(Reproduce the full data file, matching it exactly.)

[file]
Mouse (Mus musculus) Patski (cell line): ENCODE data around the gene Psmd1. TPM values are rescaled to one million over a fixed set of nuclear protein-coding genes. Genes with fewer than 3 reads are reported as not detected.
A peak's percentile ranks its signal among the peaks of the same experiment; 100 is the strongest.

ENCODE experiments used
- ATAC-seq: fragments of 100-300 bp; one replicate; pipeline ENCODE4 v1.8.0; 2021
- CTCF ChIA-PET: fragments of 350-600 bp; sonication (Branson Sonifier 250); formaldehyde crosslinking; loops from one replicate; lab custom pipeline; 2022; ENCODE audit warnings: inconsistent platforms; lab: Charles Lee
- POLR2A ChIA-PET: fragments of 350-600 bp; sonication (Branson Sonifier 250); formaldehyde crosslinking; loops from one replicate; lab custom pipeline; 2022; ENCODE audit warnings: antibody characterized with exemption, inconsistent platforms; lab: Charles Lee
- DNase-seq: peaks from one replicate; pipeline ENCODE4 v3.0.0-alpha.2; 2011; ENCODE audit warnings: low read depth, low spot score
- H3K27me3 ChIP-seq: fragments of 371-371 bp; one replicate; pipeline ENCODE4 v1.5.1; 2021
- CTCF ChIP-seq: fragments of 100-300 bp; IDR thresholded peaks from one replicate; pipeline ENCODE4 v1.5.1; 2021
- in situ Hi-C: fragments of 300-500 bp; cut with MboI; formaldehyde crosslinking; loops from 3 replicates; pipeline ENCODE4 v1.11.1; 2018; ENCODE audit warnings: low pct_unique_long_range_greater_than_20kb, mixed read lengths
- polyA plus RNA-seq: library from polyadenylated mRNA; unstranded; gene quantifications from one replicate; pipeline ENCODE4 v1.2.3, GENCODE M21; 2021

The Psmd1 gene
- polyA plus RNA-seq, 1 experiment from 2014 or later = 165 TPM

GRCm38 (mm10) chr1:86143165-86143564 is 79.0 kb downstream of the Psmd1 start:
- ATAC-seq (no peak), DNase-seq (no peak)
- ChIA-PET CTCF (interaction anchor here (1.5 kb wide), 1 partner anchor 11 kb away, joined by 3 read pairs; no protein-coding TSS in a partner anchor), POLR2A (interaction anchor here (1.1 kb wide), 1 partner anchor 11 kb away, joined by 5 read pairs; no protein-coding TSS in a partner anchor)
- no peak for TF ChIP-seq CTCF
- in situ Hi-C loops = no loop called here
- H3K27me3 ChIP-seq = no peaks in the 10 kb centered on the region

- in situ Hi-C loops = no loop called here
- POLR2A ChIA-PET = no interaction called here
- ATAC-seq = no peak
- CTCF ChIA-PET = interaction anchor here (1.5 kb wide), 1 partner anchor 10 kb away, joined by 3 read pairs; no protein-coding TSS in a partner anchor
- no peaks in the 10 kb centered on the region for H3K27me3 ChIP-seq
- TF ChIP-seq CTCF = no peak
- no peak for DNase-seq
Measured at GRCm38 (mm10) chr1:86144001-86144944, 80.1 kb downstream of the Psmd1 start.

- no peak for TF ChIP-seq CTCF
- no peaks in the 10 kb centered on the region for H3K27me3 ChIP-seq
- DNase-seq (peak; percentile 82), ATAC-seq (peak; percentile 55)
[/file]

Mouse (Mus musculus) Patski (cell line): ENCODE data around the gene Psmd1. TPM values are rescaled to one million over a fixed set of nuclear protein-coding genes. Genes with fewer than 3 reads are reported as not detected.
A peak's percentile ranks its signal among the peaks of the same experiment; 100 is the strongest.

ENCODE experiments used
- ATAC-seq: fragments of 100-300 bp; one replicate; pipeline ENCODE4 v1.8.0; 2021
- CTCF ChIA-PET: fragments of 350-600 bp; sonication (Branson Sonifier 250); formaldehyde crosslinking; loops from one replicate; lab custom pipeline; 2022; ENCODE audit warnings: inconsistent platforms; lab: Charles Lee
- POLR2A ChIA-PET: fragments of 350-600 bp; sonication (Branson Sonifier 250); formaldehyde crosslinking; loops from one replicate; lab custom pipeline; 2022; ENCODE audit warnings: antibody characterized with exemption, inconsistent platforms; lab: Charles Lee
- DNase-seq: peaks from one replicate; pipeline ENCODE4 v3.0.0-alpha.2; 2011; ENCODE audit warnings: low read depth, low spot score
- H3K27me3 ChIP-seq: fragments of 371-371 bp; one replicate; pipeline ENCODE4 v1.5.1; 2021
- CTCF ChIP-seq: fragments of 100-300 bp; IDR thresholded peaks from one replicate; pipeline ENCODE4 v1.5.1; 2021
- in situ Hi-C: fragments of 300-500 bp; cut with MboI; formaldehyde crosslinking; loops from 3 replicates; pipeline ENCODE4 v1.11.1; 2018; ENCODE audit warnings: low pct_unique_long_range_greater_than_20kb, mixed read lengths
- polyA plus RNA-seq: library from polyadenylated mRNA; unstranded; gene quantifications from one replicate; pipeline ENCODE4 v1.2.3, GENCODE M21; 2021

The Psmd1 gene
- polyA plus RNA-seq, 1 experiment from 2014 or later = 165 TPM

GRCm38 (mm10) chr1:86143165-86143564 is 79.0 kb downstream of the Psmd1 start:
- ATAC-seq (no peak), DNase-seq (no peak)
- ChIA-PET CTCF (interaction anchor here (1.5 kb wide), 1 partner anchor 11 kb away, joined by 3 read pairs; no protein-coding TSS in a partner anchor), POLR2A (interaction anchor here (1.1 kb wide), 1 partner anchor 11 kb away, joined by 5 read pairs; no protein-coding TSS in a partner anchor)
- no peak for TF ChIP-seq CTCF
- in situ Hi-C loops = no loop called here
- H3K27me3 ChIP-seq = no peaks in the 10 kb centered on the region

- in situ Hi-C loops = no loop called here
- POLR2A ChIA-PET = no interaction called here
- ATAC-seq = no peak
- CTCF ChIA-PET = interaction anchor here (1.5 kb wide), 1 partner anchor 10 kb away, joined by 3 read pairs; no protein-coding TSS in a partner anchor
- no peaks in the 10 kb centered on the region for H3K27me3 ChIP-seq
- TF ChIP-seq CTCF = no peak
- no peak for DNase-seq
Measured at GRCm38 (mm10) chr1:86144001-86144944, 80.1 kb downstream of the Psmd1 start.

- no peak for TF ChIP-seq CTCF
- no peaks in the 10 kb centered on the region for H3K27me3 ChIP-seq
- DNase-seq (peak; percentile 82), ATAC-seq (peak; percentile 55)